The long-term objectives of this application are to characterize the molecular mechanisms involved in the regulation of the intestinal absorption of vitamin B2 (riboflavin, RF), and those involved in intracellular trafficking and membrane targeting of the involved membrane transporter. We also aim at examining the effect of chronic alcohol use on intestinal RF absorption and determining the cellular and molecular mechanisms involved. RF is involved in critical cellular metabolic reactions, and thus, is essential for normal human health and well-being. Its deficiency, which occurs in a variety of conditions like chronic alcoholism, leads to serious clinical abnormalities that include degenerative changes in the nervous system, anemia, growth retardation, and skin lesions. Humans (and other mammals) cannot synthesize RF, and thus, must obtain the vitamin from exogenous sources via intestinal absorption. Thus, the human intestine plays a central role in maintaining and regulating normal RF body homeostasis. For these reasons understanding the physiology/pathophysiology as well as cell/molecular biology of the intestinal RF absorption process is of significant importance and is the aim of this proposal. We have been investigating the physiology of intestinal RF transport for over two decades, but more is needed at the molecular level to fully understand the process. With the recent molecular identification of mammalian RF transporters, we are now in an excellent position to carry out such investigations. Thus, in new preliminary studies we have shown that the up-regulation in intestinal RF uptake in RF deficiency shown by us previously is mediated (at least in part) via a transcriptional regulatory mechanism(s) affecting hRFT-2. We also showed that the intestinal RF uptake process undergoes differentiation - dependent regulation and that this regulation again appears to be mediated (at least in part) via a transcriptional mechanism(s). Using confocal imaging of living human intestinal epithelia cells and Western blot analysis of native human intestinal brush border and basolateral membrane preparations, our preliminary studies further showed exclusive expression of the human RF transporter -2 (hRFT-2;the most relevant intestinal RF transporter) at the apical membrane domain of polarized human intestinal epithelial cells. Furthermore, distinct trafficking vesicles appear to be involved in intracellular movement of hRFT2 in human intestinal epithelial cells. Finally, we showed for the first time that chronic alcohol feeding significantly inhibit RF transport across the jejunal BBM which is associated with a significant decrease in the level of expression of RFT-2. Our Specific Objectives in this proposal are: 1) To continue our investigations into the molecular mechanisms involved in the adaptive up-regulation in intestinal RF uptake in RF deficiency and during cell differentiation;2) To study the mechanism(s) involved in the targeting of the hRFT-2 protein to the apical membrane domain of polarized human intestinal epithelial cells, and to determine the factor(s) involved in its intracellular trafficking;and 3) to extend our basic physiological/nutritional investigations on the intestinal RF uptake process into a clinically-relevant area and will examine the effect of chronic alcohol consumption on cell and molecular parameters of intestinal RF absorption process. Collectively, results of these studies should provide novel and valuable information regarding the physiology/pathophysiology and cell/molecular biology of intestinal RF uptake and of the factors that interfere with the process. This should ultimately assist us in the designing of effective strategies to optimize RF body homeostasis, especially in conditions of RF deficiency and sub- optimal levels. 1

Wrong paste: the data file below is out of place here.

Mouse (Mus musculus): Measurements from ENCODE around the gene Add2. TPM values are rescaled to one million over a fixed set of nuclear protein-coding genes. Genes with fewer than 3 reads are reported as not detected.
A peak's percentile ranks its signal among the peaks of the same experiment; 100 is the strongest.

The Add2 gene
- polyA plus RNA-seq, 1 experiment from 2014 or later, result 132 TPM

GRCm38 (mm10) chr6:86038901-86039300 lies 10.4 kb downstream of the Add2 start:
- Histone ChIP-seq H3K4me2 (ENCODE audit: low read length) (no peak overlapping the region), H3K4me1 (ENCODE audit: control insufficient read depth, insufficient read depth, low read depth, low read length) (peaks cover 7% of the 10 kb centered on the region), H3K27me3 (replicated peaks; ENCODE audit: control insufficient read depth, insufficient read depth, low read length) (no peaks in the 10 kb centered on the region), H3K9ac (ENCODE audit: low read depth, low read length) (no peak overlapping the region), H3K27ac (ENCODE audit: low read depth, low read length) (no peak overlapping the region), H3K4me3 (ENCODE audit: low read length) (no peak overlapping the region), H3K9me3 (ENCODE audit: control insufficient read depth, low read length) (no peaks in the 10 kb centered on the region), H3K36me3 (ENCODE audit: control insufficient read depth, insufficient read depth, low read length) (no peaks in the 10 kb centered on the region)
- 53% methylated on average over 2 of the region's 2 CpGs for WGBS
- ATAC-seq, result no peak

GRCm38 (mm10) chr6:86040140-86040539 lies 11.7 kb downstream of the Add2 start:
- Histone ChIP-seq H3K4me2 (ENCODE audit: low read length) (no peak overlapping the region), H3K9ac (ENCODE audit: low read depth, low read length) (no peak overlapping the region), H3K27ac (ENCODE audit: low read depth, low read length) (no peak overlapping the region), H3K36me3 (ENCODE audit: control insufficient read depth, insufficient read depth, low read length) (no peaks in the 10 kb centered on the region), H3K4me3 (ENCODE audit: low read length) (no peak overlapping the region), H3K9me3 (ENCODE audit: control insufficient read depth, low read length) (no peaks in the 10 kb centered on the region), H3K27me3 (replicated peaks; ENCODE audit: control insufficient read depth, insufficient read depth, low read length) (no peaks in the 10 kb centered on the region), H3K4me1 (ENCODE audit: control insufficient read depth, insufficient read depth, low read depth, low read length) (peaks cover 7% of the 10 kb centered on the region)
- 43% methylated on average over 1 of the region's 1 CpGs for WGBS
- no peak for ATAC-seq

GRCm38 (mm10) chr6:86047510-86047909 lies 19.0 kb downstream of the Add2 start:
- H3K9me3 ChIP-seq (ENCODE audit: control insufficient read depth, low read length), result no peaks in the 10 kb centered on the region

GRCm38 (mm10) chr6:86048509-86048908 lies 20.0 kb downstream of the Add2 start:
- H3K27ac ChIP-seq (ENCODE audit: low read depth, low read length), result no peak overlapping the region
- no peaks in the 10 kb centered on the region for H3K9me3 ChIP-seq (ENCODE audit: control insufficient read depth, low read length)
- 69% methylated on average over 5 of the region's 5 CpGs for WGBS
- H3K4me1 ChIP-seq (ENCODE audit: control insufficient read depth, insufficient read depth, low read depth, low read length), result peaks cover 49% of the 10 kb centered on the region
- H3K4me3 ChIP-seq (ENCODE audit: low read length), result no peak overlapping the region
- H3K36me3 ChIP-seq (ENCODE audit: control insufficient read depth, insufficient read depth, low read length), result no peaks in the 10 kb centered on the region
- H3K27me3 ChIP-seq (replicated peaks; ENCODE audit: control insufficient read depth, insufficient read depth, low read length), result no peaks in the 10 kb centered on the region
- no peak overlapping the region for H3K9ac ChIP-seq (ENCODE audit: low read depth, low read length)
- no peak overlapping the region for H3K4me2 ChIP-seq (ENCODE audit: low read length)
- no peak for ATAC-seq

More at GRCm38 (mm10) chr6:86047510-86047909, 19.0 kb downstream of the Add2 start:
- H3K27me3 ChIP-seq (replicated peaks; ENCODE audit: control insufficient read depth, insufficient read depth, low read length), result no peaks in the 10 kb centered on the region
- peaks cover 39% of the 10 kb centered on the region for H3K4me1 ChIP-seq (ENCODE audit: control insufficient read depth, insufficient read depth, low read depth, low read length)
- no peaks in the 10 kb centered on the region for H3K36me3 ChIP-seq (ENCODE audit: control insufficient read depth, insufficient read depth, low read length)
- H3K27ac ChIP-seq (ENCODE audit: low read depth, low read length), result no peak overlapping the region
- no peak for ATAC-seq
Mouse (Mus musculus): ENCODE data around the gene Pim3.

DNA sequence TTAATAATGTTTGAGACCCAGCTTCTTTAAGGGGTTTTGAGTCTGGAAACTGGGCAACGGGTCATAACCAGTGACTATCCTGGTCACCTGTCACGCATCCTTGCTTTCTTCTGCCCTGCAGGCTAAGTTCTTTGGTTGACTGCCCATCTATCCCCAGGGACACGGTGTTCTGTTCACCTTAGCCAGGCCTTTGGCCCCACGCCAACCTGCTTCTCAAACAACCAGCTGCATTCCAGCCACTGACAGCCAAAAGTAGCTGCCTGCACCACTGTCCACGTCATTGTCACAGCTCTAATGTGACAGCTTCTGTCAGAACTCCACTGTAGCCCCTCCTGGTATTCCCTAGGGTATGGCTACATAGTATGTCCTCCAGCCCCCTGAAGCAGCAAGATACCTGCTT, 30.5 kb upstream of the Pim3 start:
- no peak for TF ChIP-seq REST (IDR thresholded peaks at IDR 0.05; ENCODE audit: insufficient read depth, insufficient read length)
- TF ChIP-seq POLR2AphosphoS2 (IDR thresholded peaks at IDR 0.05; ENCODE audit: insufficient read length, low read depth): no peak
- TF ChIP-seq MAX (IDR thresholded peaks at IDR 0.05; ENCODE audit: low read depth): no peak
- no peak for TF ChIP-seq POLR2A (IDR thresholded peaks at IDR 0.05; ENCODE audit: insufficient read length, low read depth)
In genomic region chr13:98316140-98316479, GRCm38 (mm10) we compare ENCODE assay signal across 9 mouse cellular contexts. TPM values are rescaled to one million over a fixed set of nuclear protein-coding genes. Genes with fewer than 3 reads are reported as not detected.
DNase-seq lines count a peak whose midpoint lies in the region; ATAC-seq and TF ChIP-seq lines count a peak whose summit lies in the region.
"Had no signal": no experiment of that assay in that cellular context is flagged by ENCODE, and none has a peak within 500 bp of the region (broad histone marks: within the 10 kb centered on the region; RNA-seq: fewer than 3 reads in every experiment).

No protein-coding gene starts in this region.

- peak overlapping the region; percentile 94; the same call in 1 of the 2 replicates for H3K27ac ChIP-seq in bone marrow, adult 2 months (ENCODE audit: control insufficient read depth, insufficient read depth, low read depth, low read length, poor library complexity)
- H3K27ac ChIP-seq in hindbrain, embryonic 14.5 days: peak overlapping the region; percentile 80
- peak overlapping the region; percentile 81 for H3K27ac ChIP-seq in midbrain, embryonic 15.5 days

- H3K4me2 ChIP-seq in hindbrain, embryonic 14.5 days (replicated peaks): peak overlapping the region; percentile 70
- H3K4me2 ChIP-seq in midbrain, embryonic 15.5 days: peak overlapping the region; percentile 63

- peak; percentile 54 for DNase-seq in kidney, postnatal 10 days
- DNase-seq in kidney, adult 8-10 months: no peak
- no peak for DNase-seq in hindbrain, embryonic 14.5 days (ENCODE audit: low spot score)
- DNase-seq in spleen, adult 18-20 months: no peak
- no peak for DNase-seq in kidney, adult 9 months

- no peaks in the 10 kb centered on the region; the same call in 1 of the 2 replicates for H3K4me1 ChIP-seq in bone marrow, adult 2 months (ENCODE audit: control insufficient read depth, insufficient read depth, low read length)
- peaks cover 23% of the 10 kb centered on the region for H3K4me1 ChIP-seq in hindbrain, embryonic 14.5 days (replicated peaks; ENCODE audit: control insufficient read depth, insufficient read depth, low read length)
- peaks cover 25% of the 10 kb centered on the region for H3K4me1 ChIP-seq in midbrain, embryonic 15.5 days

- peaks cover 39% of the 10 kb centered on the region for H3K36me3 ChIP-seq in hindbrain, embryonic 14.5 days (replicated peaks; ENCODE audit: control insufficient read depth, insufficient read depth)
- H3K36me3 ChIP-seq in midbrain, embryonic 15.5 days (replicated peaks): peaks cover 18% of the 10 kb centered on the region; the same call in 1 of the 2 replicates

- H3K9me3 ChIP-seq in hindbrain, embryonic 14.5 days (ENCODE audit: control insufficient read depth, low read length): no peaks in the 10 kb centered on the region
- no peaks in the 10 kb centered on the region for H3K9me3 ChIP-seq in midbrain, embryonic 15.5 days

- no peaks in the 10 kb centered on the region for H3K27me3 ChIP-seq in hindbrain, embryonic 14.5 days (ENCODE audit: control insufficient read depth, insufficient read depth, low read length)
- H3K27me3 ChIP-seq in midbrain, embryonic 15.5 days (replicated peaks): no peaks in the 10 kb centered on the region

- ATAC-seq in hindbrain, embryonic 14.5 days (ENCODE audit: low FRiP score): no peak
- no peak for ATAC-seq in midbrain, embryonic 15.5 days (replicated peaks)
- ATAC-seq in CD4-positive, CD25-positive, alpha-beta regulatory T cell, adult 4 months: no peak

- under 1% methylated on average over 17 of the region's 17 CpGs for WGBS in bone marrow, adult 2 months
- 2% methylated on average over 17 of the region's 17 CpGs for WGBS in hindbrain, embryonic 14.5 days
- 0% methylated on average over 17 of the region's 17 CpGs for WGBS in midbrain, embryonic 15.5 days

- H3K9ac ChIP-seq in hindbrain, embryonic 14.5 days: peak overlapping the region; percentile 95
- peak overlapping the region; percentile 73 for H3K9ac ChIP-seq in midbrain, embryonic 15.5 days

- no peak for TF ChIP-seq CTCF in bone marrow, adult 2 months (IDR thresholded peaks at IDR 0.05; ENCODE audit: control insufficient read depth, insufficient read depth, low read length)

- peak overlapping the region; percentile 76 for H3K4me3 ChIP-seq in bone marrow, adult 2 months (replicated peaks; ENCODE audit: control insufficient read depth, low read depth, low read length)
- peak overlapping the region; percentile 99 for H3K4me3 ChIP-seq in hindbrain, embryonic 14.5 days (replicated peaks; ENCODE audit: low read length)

Public Health Relevance

Riboflavin (RF) is essential for normal human health and its deficiency leads to a variety of clinical abnormalities. Humans cannot synthesize RF and must obtain the vitamin from exogenous sources via intestinal absorption. Thus, the gut plays a central role in regulating normal RF body level. The objectives of this application are to characterize the molecular mechanisms involved in the regulation of the intestinal RF absorption and those involved in intracellular trafficking and membrane targeting of the involved transporter, as well as investigate the effect of chronic alcohol consumption on this process. Results of these studies are expected to provide important information on how the intestine regulates the absorption of vitamin B2, and how chronic alcohol use interferes with this process. Such knowledge should help in the designing of effective strategies to optimize RF homeostasis, especially in conditions associated with RF deficiency and sub-optimal level. 1

Agency
National Institute of Health (NIH)
Institute
Veterans Affairs (VA)
Type
Non-HHS Research Projects (I01)
Project #
5I01BX001142-02
Application #
8244942
Study Section
Gastroenterology (GAST)
Project Start
2011-04-01
Project End
2016-06-30
Budget Start
2013-07-01
Budget End
2014-06-30
Support Year
2
Fiscal Year
2013
Total Cost
Indirect Cost
Name
Veterans Health Administration
Department
Type
DUNS #
625399951
City
Long Beach
State
CA
Country
United States
Zip Code
90822